Brain and Behavior

Getting to Know Your Three Brains: Part 1

Happy relationships make happy people. Perhaps the most important relationship we have is the one with our self. In fact, the better the relationship we have with our self, the better we feel, the easier life is and the better relationships we have with others.

When we judge our self harshly, we tend to judge others harshly as well. There is a direct correlation between how we treat ourselves, how we feel and how we treat others.

Regardless of whether you believe it, you do have power to change for the better. How do I know this? I know this because in my journey to become a health care professional, I had the great fortune of learning about the brain. This knowledge helped me tremendously.
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Bullying

Recovering from Childhood Abuse: The Past Keeps Getting Clearer

In trauma recovery it is said, “You’ve done the hardest part -- you survived the abuse.”

After a year of accepting that I was sexually abused as a child, I’m finally starting to understand that recovery isn’t the hardest part. The shame is less automatic now, and the past is getting clearer.

As a child suffering abuse we don’t understand exactly what’s happening to us. Sex and sexuality is a mystery, so it’s not easy to recognize sexual abuse. Physical abuse is also confusing. We are tricked into thinking we’ve done something to deserve maltreatment. And in the end, we give in to this naive hope: “Everything is normal. No one would let abuse happen to me. I’m not in an unsafe situation.”
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General

7 Confidence-Killing Words and Phrases to Ban from Your Vocabulary


If you have great ideas, you need to know how to communicate them. At work as in relationships, it all starts with conveying confidence. But a challenge many high-achieving women run up against are bad speech habits that have been conditioned in us over the years. Without us even knowing it, these verbal crutches can damage our internal and projected confidence levels and can even negatively impact how we’re perceived at work.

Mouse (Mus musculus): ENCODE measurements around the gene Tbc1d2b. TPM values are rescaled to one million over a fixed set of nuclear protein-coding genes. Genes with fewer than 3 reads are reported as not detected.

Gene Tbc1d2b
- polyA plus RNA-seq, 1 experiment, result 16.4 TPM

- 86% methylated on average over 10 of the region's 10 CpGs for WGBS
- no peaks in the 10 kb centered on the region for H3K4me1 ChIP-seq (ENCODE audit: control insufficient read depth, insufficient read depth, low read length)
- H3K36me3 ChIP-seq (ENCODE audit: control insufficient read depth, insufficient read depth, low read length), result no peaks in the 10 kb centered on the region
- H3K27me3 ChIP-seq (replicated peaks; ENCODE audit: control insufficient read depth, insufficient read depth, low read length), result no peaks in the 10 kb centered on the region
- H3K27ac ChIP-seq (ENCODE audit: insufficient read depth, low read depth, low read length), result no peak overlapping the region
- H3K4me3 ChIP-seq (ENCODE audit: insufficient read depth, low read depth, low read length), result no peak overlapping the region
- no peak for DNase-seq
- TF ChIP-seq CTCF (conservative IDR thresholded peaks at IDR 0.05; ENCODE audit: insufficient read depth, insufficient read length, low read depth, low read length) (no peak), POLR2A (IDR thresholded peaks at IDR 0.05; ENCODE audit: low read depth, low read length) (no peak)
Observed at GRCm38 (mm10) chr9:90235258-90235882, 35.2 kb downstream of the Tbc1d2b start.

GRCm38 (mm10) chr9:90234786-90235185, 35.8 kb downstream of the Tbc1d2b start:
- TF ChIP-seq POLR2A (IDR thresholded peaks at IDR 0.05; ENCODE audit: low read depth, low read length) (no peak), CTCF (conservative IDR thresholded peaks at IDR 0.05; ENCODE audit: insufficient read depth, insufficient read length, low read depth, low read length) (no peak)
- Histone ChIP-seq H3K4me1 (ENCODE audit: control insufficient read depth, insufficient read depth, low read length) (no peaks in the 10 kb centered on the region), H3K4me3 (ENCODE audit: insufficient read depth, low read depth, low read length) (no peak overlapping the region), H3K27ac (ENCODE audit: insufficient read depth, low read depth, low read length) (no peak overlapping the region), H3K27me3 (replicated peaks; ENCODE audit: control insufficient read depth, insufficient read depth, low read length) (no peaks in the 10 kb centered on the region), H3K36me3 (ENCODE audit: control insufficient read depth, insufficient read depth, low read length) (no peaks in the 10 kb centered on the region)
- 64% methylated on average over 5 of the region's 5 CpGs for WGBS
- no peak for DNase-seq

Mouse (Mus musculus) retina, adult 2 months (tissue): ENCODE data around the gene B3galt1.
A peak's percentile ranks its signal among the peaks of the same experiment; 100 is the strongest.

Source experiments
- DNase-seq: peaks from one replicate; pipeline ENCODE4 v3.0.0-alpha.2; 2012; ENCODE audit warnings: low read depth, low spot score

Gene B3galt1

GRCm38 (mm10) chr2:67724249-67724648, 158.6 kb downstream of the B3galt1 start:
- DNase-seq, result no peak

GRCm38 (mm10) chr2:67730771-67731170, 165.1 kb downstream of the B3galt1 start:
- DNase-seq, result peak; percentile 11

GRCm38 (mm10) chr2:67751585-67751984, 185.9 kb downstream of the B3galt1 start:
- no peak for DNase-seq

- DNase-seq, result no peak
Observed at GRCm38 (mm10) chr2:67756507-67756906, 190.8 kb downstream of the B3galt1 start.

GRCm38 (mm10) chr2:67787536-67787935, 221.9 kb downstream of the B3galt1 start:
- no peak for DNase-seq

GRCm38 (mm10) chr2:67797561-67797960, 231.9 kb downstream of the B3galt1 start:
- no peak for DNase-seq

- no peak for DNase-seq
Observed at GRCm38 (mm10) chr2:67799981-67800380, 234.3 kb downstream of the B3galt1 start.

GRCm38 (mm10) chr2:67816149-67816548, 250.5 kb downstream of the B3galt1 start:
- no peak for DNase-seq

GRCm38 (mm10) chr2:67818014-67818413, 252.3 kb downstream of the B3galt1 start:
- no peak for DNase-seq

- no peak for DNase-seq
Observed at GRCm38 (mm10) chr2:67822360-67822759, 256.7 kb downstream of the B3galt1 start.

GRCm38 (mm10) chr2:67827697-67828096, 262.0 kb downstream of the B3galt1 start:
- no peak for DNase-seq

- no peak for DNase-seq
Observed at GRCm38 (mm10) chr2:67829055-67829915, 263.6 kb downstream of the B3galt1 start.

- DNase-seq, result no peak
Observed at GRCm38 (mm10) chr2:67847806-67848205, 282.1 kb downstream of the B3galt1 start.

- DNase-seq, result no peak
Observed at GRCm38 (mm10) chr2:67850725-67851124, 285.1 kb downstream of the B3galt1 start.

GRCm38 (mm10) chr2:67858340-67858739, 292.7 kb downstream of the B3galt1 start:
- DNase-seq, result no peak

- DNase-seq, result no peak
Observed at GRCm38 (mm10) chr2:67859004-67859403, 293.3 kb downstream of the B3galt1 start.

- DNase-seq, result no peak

Women’s brains are naturally tuned for emotional intelligence and specialized for masterful communication. The female mind is hardwired to pick up nuances in spoken language and
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General

Why Self-Compassion Isn’t Self-Indulgent

So many of us think that self-compassion is the same as self-indulgence. That is, we think that self-compassion means sitting on the couch and zoning out while we watch TV. For hours and hours. We think self-compassion means shirking our responsibilities. We think it means buying things we can’t afford because we simply want them. We think it means being solely ruled by short-term pleasure, letting self-gratification dictate our actions.

We think it means not being accountable for our choices, said Lea Seigen Shinraku, MFT, a therapist in private practice in San Francisco. We see self-compassion as coddling ourselves and being hard on ourselves as the only way to achieve results, she said.
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Marriage and Divorce

5 Ways Stress Knocks Your Love Life Way Off Track


Your libido, appearance and more take a hit when you're feeling too overwhelmed.

If being stressed out of your mind didn't feel bad enough, there's a study that will make you want to chill the eff out even more. Researchers discovered that men find stressed out women less attractive.

After men rated women's faces for attractiveness, the study found that the prettiest faces consistently belonged to the women with the lowest levels of cortisol, the stress hormone. But don't let that make you worry any more, because women are actually guilty of the same thing. According to previous research, women don't go for anxious men either.

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General

Can You Hear Compliments? How to Let Praise into Your Life